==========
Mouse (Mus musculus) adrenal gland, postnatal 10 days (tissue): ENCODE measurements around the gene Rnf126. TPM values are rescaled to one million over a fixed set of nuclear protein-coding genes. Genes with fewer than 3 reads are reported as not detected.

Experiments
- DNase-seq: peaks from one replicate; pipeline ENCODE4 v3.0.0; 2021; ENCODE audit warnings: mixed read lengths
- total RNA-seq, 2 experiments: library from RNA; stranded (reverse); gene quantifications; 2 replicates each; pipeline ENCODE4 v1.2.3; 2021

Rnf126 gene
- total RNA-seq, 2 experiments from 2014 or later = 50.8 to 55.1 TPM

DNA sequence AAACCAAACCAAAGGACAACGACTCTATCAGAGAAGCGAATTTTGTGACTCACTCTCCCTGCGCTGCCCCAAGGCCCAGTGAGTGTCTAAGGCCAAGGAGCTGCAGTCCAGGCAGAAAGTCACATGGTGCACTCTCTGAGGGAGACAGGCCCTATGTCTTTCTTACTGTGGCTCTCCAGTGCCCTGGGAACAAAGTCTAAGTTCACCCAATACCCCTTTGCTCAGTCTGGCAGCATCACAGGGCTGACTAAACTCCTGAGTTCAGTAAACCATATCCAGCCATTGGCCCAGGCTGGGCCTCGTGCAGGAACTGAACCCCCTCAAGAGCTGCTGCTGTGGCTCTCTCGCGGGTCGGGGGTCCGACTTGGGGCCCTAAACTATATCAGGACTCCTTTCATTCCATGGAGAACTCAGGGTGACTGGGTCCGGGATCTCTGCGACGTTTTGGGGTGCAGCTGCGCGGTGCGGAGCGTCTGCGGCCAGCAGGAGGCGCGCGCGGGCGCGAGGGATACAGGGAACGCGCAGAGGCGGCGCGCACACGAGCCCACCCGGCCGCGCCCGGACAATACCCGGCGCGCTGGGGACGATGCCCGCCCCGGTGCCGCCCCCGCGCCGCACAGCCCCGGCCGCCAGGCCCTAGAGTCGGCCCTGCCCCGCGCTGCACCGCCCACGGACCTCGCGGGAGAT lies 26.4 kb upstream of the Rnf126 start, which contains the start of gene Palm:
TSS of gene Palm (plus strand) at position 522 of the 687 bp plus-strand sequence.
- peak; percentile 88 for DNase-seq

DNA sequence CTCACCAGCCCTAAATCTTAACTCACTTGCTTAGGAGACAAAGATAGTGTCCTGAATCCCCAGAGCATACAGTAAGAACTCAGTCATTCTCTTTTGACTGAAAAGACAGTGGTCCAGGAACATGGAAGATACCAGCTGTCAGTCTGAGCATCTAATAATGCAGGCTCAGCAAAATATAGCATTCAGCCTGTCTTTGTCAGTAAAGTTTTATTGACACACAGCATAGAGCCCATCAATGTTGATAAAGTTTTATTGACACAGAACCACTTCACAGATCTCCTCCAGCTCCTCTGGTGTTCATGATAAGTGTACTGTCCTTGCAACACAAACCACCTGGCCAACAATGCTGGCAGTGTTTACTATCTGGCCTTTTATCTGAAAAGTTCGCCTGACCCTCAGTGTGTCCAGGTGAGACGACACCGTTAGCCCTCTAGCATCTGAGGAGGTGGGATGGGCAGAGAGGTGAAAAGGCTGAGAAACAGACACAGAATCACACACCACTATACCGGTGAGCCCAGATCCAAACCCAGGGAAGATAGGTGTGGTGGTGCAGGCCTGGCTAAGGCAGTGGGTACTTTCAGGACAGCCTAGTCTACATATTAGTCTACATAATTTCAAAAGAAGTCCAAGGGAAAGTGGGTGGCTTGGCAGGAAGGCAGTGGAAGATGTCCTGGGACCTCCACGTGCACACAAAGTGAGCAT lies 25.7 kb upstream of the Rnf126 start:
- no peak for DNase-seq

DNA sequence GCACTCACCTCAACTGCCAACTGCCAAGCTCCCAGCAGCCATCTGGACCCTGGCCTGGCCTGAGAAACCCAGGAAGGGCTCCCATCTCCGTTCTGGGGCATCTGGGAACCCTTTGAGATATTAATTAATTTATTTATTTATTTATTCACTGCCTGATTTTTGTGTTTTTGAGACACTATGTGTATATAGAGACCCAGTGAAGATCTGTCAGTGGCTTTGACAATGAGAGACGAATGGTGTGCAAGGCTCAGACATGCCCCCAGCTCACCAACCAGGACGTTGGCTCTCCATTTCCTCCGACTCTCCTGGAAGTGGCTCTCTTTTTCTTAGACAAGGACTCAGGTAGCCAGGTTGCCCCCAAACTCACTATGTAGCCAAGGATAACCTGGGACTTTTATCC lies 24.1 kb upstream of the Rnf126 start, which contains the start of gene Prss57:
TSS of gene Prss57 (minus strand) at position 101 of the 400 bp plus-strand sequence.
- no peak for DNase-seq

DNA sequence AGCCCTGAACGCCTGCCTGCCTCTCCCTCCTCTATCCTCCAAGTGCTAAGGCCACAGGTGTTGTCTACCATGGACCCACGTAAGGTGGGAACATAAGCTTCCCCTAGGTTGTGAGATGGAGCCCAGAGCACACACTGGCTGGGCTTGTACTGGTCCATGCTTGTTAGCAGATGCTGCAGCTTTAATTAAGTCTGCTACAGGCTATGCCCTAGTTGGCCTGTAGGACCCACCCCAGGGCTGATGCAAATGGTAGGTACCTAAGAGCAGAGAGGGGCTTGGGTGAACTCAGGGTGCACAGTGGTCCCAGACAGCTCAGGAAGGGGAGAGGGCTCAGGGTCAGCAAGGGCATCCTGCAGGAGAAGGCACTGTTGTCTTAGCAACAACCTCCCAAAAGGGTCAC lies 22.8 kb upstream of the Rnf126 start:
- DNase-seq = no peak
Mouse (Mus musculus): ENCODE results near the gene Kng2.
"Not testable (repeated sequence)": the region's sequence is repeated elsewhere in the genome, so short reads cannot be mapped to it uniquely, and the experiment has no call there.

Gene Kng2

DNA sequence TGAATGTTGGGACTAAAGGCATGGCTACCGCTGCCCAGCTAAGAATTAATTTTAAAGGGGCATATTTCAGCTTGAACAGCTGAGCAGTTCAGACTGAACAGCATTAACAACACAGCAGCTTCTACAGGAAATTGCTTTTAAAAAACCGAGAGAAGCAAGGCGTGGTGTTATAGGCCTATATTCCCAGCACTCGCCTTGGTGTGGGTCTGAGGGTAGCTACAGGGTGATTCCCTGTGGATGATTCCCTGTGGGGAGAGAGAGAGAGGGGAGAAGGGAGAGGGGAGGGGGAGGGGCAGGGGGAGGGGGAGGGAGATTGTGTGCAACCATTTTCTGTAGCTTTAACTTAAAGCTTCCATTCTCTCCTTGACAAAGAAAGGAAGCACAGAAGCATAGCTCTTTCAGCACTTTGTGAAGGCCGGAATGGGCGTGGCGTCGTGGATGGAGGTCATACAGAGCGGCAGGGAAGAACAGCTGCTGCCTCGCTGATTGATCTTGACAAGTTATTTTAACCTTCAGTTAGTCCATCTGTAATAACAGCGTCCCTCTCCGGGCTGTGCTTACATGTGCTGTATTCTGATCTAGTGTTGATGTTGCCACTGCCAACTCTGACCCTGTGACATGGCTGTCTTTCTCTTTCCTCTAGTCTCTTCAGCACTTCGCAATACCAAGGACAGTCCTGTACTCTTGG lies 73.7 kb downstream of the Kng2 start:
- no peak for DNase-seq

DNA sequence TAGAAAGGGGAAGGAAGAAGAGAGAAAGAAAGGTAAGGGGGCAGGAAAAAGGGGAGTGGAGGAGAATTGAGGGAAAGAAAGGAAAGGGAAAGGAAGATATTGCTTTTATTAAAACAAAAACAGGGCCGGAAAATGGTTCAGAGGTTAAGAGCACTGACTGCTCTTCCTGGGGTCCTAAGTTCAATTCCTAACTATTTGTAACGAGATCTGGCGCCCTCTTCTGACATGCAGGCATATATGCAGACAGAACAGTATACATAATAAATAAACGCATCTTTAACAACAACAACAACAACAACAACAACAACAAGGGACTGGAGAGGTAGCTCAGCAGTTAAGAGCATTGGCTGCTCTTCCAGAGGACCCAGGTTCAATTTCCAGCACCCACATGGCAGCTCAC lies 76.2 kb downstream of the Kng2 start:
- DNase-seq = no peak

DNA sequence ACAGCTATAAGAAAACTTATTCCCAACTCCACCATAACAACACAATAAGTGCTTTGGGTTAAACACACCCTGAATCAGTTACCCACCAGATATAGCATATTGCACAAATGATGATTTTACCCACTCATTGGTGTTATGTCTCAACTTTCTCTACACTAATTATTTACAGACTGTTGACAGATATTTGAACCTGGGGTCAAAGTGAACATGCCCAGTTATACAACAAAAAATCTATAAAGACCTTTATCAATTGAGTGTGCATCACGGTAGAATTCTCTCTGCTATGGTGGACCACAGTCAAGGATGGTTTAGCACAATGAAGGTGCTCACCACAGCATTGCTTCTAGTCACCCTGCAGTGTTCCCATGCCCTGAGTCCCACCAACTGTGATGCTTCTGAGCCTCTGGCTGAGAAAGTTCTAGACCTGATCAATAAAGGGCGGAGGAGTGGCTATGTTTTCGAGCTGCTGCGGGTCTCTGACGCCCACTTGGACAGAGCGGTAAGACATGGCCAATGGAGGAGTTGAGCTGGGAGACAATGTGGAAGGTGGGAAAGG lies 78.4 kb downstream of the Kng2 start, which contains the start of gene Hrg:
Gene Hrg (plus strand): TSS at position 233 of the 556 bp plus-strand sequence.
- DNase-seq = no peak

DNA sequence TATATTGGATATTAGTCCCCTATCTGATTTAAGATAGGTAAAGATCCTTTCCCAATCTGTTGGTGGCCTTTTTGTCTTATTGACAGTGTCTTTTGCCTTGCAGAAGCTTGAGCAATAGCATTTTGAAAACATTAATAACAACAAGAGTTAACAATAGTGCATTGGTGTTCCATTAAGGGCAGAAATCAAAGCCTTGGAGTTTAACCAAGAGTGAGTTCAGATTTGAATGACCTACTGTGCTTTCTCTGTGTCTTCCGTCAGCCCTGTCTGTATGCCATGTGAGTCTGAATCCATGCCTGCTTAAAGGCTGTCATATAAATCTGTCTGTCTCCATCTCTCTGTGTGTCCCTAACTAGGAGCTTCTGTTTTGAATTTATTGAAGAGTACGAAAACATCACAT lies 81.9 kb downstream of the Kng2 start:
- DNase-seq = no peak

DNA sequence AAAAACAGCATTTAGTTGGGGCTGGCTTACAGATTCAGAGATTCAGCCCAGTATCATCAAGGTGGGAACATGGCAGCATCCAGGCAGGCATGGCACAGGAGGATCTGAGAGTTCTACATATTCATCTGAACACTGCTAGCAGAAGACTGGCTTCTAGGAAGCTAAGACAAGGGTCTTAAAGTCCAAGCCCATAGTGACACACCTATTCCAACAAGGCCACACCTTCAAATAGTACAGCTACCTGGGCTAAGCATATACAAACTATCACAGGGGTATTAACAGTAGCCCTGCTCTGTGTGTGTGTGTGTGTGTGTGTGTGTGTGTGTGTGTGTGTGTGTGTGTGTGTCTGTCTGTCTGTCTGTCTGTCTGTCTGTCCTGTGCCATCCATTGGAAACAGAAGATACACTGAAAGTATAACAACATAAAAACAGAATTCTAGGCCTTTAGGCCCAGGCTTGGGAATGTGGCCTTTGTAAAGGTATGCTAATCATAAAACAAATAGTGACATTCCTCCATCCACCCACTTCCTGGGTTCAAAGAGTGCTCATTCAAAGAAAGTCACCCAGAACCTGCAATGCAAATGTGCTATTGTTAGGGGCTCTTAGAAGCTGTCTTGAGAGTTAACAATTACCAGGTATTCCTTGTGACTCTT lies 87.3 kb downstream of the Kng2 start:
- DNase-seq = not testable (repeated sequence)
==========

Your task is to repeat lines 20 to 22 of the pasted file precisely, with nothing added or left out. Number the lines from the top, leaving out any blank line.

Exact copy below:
DNA sequence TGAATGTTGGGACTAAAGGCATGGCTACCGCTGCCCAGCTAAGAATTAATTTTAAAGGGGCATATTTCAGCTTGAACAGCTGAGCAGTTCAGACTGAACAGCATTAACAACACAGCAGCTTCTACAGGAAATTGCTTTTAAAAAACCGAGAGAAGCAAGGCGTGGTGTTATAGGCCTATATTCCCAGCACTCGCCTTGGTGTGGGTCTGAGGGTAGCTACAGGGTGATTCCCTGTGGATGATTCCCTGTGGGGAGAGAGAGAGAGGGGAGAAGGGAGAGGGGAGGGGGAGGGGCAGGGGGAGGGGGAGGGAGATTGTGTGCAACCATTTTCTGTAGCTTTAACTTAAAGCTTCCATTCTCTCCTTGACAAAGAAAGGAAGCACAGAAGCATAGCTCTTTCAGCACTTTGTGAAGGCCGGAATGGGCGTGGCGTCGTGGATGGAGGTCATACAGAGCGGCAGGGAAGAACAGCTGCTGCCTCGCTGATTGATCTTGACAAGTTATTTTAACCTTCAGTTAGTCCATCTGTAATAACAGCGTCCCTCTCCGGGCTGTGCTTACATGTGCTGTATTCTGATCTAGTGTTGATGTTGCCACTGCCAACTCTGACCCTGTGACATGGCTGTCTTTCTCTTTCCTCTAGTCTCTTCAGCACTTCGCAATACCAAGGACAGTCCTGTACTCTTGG lies 73.7 kb downstream of the Kng2 start:
- no peak for DNase-seq

DNA sequence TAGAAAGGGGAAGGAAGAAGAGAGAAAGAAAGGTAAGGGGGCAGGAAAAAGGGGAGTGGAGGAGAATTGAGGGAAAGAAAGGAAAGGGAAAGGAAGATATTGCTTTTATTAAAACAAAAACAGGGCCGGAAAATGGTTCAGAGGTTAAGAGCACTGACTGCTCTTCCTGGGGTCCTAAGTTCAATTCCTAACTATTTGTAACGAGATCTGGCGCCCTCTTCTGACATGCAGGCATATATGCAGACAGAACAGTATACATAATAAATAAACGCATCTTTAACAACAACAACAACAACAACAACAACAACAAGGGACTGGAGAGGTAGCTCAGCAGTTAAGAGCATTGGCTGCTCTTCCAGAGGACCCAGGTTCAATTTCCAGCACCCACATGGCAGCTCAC lies 76.2 kb downstream of the Kng2 start: